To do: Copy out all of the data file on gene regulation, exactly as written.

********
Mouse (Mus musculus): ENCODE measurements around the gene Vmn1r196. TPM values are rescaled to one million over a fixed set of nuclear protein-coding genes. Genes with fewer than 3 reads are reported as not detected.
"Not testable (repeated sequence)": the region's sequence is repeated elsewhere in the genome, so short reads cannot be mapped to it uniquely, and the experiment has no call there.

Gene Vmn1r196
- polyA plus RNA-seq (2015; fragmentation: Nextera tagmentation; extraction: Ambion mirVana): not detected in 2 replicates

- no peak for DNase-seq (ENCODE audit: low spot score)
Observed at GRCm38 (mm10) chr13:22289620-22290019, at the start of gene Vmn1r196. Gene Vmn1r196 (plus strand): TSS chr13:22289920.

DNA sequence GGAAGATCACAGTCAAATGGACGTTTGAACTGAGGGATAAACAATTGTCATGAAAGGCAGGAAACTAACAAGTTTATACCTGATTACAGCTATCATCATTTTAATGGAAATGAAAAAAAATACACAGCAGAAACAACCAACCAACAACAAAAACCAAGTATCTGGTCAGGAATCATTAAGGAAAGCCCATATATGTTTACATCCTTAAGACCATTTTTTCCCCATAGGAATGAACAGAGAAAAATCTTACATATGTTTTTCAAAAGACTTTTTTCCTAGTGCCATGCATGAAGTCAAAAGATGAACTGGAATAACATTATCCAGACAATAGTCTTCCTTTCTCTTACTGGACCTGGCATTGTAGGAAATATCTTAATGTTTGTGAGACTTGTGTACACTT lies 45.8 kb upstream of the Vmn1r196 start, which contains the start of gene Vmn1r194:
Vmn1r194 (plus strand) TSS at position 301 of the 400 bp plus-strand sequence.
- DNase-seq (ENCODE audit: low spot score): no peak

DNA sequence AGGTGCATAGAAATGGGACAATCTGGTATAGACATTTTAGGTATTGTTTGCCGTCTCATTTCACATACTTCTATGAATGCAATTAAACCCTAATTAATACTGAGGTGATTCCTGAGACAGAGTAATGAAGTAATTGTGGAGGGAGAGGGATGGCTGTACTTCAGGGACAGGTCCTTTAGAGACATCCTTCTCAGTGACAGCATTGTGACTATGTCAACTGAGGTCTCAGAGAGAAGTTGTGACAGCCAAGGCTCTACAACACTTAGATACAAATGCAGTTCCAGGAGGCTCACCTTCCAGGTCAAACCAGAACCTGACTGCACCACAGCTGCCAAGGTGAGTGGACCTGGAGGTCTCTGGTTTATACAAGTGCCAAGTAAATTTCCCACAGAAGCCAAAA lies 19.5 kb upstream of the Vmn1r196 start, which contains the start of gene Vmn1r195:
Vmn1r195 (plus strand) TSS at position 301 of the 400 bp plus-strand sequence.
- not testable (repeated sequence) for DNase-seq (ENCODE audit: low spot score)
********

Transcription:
Mouse (Mus musculus): ENCODE measurements around the gene Vmn1r196. TPM values are rescaled to one million over a fixed set of nuclear protein-coding genes. Genes with fewer than 3 reads are reported as not detected.
"Not testable (repeated sequence)": the region's sequence is repeated elsewhere in the genome, so short reads cannot be mapped to it uniquely, and the experiment has no call there.

Gene Vmn1r196
- polyA plus RNA-seq (2015; fragmentation: Nextera tagmentation; extraction: Ambion mirVana): not detected in 2 replicates

- no peak for DNase-seq (ENCODE audit: low spot score)
Observed at GRCm38 (mm10) chr13:22289620-22290019, at the start of gene Vmn1r196. Gene Vmn1r196 (plus strand): TSS chr13:22289920.

DNA sequence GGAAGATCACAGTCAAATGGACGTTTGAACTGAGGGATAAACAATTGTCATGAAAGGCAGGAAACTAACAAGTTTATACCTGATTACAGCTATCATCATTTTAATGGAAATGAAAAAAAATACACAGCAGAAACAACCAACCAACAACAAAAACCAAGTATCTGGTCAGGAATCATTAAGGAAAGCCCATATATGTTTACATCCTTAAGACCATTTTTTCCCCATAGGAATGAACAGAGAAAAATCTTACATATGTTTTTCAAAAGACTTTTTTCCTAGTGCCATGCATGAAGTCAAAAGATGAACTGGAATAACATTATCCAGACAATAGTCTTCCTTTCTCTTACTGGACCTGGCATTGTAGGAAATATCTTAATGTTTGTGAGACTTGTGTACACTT lies 45.8 kb upstream of the Vmn1r196 start, which contains the start of gene Vmn1r194:
Vmn1r194 (plus strand) TSS at position 301 of the 400 bp plus-strand sequence.
- DNase-seq (ENCODE audit: low spot score): no peak

DNA sequence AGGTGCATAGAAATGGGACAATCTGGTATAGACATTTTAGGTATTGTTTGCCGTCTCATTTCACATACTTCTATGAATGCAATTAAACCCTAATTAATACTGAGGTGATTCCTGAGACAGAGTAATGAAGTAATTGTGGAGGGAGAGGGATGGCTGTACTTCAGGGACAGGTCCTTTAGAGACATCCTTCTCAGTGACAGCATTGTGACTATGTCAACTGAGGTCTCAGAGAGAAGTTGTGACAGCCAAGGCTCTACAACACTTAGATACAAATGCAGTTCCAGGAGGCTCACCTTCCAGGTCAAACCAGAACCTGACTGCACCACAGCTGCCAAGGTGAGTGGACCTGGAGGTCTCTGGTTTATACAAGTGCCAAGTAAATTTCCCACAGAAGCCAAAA lies 19.5 kb upstream of the Vmn1r196 start, which contains the start of gene Vmn1r195:
Vmn1r195 (plus strand) TSS at position 301 of the 400 bp plus-strand sequence.
- not testable (repeated sequence) for DNase-seq (ENCODE audit: low spot score)